Ambition Untamed: Lyndon Johnson’s Years in the Senate

Mark Laluan

Robert A. Caro’s “The Years of Lyndon Johnson: Master of the Senate” is not so much a biography of the former president but of the political landscape of the 1950s and 60s and the struggle to achieve civil rights. Caro’s book shows readers that race is still a relevant political issue even today.

Throughout this nation’s history, the institution of the United States Senate has served as a mirror of the America it represents.

From her “Golden Age” when such figures as Henry Clay and John C. Calhoun held sway on the floor with their oratory down to the partisan stagnation of contemporary times, the Senate has reflected American virtues and vices throughout the ages.

“Master of the Senate: The Years of Lyndon Johnson” by Robert A. Caro is much less a biography of Johnson’s time in the Senate than a biography of the institution during the fifties and sixties.

Built around of a theme of the way “power reveals” the character of a man, “Master of the Senate” makes strides in painting a picture of our thirty-sixth President at the height of his power and prestige.

Johnson had always desired to become President but as a Southerner his way was blocked. The particularities of history and the South’s preservation of that most “peculiar institution” through Jim Crow ensured that no other section of the country would support a President from the South.

The office of Senator was thus the highest post a Southerner wishing to devote his life to public service could aspire to. It is fitting that Johnson viewed the Senate as a way station to the Presidency; through a combination of hubris, ambition and raw determination Johnson sought to create traction on the major issue keeping him from the font of power.

Race remains as relevant of a political issue today as it was in Johnson’s time. Just as today, the great urban political machines maintained by the Democratic Party held sway in the North. Here were the votes Johnson needed to first secure the Democratic nomination and then win the Presidency.

These machines who championed leading New Deal liberals of the time—such as Hubert Humphrey—would never accept a Southern Democrat such as Johnson to lead a national ticket.

While Johnson had done yeoman’s work for FDR’s New Deal policies during his formative political years in Texas, Johnson’s connections with the filibustering and race-bating “Southern Caucus” lead by Richard Russell were a deal breaker in every way, shape and form.

Johnson then did what every politician—from student government officials to congressman—does when faced with the need for support from two or more sides with mutually exclusive goals and agendas.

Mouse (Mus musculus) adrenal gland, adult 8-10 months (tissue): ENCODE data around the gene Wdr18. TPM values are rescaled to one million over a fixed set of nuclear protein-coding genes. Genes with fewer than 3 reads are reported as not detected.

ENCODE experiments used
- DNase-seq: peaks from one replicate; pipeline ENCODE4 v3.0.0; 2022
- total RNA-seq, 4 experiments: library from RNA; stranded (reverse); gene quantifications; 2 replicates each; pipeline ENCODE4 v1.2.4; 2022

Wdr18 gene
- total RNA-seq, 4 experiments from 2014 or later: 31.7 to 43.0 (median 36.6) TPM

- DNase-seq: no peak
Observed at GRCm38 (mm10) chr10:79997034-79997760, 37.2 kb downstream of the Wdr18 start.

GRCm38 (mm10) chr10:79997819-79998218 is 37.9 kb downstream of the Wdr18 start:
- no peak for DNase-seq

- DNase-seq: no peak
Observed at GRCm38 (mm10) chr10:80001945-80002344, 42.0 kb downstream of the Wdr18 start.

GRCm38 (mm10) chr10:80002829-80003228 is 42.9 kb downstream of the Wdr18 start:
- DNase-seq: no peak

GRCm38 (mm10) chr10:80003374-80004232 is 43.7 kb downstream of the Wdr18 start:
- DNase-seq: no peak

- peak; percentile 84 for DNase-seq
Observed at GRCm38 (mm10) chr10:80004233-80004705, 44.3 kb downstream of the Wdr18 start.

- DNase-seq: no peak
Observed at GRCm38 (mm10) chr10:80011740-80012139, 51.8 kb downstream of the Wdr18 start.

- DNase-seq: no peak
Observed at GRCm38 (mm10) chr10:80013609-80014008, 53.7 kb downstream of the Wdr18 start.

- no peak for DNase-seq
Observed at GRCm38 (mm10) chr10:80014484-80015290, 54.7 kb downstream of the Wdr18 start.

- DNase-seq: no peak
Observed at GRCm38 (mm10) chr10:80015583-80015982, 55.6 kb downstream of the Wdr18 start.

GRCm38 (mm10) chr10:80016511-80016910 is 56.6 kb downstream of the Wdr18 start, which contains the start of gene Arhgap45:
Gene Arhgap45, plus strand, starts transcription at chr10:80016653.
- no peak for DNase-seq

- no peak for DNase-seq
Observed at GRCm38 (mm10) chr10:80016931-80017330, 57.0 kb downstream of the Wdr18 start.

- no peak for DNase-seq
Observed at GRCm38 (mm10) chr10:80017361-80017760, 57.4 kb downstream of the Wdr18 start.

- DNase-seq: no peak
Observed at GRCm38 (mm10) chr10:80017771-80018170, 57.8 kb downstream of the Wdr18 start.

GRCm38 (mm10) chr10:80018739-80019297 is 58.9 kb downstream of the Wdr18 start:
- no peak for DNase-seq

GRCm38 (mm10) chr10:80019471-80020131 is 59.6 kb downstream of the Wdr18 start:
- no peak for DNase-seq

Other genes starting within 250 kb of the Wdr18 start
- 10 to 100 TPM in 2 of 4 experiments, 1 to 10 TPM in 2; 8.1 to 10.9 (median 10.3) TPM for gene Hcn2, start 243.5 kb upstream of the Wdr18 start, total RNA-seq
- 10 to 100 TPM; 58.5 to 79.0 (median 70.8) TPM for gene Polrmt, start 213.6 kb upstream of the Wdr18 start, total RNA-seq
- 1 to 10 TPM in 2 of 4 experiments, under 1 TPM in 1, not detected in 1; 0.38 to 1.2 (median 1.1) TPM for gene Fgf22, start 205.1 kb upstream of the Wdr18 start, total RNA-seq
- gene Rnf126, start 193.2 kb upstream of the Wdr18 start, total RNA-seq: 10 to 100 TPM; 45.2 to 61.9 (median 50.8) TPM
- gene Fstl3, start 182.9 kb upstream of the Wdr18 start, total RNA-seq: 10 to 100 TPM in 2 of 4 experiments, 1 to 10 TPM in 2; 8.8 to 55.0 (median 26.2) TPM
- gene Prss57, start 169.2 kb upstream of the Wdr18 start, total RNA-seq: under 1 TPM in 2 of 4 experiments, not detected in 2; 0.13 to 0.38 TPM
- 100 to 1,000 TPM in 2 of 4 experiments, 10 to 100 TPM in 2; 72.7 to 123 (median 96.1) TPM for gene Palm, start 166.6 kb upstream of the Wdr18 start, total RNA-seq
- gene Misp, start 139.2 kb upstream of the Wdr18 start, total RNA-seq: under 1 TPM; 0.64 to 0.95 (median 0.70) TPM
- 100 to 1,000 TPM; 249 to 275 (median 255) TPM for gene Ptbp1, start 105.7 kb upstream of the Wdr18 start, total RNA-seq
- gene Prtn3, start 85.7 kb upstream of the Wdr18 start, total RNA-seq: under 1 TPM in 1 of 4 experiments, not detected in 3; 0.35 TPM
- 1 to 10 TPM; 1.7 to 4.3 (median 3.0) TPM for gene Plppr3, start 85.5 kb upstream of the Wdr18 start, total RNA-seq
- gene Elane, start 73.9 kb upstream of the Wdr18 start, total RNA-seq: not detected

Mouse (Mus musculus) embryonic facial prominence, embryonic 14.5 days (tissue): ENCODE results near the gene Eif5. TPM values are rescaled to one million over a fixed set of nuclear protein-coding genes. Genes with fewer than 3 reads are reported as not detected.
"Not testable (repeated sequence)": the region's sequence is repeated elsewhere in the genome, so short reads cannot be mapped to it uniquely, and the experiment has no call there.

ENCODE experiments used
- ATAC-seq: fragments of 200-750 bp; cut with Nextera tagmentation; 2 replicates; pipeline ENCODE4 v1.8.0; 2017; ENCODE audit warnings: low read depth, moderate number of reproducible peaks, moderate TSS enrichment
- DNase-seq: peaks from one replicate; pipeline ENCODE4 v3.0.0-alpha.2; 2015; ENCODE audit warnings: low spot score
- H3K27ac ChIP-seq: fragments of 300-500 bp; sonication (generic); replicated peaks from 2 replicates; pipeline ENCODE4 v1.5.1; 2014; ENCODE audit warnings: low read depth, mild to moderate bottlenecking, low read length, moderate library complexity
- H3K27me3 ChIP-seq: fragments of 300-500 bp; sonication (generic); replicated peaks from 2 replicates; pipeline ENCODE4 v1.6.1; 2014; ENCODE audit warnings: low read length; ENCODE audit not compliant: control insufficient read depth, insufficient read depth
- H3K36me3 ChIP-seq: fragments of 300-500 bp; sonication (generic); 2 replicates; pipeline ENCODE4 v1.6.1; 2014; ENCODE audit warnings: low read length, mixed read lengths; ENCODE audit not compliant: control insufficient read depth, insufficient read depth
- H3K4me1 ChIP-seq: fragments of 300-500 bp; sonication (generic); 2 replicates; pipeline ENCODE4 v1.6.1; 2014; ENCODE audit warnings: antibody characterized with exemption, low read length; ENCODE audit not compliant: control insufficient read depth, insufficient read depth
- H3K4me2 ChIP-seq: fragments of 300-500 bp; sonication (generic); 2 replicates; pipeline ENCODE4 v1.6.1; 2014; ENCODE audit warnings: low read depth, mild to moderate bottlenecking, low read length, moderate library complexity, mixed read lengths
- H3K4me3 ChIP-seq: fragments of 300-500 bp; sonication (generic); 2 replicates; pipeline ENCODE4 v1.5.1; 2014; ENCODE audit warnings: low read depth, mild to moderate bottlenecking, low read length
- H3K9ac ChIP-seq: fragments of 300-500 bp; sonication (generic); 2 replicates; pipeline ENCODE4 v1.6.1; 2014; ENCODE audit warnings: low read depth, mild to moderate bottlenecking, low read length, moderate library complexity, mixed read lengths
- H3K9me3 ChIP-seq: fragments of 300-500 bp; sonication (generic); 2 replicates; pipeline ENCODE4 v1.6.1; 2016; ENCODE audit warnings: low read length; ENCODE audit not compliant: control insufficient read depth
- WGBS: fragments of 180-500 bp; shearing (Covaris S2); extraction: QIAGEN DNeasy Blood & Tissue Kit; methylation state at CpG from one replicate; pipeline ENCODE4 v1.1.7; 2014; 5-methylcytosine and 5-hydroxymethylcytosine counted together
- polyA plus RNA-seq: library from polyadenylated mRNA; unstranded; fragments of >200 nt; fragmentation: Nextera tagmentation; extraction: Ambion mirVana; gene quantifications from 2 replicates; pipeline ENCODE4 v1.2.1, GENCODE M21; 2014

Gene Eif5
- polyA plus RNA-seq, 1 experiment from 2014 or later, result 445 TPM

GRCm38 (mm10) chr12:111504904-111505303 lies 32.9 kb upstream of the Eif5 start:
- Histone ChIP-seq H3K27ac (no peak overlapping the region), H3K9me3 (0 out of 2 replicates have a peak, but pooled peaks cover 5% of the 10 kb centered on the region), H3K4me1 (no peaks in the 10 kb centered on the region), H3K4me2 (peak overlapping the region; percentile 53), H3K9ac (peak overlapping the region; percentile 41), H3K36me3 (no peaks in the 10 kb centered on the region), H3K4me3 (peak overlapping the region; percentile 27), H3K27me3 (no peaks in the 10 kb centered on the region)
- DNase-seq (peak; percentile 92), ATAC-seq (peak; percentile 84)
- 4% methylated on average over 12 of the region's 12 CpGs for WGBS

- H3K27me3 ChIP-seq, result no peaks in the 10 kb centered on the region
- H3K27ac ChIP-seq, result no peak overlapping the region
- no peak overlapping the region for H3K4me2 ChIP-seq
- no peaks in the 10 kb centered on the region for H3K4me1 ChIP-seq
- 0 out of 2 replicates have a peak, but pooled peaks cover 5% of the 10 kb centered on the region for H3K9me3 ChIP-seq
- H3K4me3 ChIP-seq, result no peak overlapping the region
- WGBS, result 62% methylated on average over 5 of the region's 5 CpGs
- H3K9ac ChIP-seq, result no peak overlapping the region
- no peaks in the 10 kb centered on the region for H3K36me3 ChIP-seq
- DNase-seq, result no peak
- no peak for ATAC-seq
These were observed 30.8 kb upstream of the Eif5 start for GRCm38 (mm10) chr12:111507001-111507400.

He fibbed, cheated and manipulated the rules to convince all sides of the equation that he was nothing but totally committed to their side. In his situation this meant convincing both sides that passing watered down civil rights legislation was in both of their interests.

Arcane rules of seniority meant that Johnson required Southern support to retain control of the legislative agenda. It was with this support that Johnson gained for himself the position of Minority and then Senate Majority leader.

He needed the support of Northerners to gain the support of urban machines in the North which were the centers of Democratic power in the North. No civil rights legislation had been enacted since 1875 and Northerners had regularly passed legislation in the House since the thirties just for such legislation to fail in the Senate at the hands of Southerners and their threat of filibuster.

The end result of this process—Civil Rights Act of 1957—was a thoroughly watered down piece of legislation, which provided a beginning to the civil rights legislation Johnson so ardently pursued as President.

It is impossible to know if this dogged pursuit was because of change in Johnson’s heart towards the condition of minorities or because of his lust for power. Given the balance of evidence it is likely both were equal factors.

No public figure can so resolutely press for legislation without believing in it. The éminence grises and silver foxes which populate the public imagination as being representative of the politico’s pragmatism are few and far between.

If one judges the results rather than remaining wedded to critiquing the process, it is clear that Johnson did set in motion the demise of legalized Jim Crow in the South. America by and large has moved beyond the ghost of the Old Confederacy.

The “in the past we couldn’t have cake, now we’ll eat it too” mentality of modern social legislation to seeks to address a problem largely dead in contemporary society. In many ways such a mindset keeps the problems related to racial inequality alive.

Johnson’s strategy for cultivating a racially based vote has been so successful that generations of politicians have remained wedded to it.

Perhaps it is time to move beyond the politics of race and leave such memories in the past, where they belong.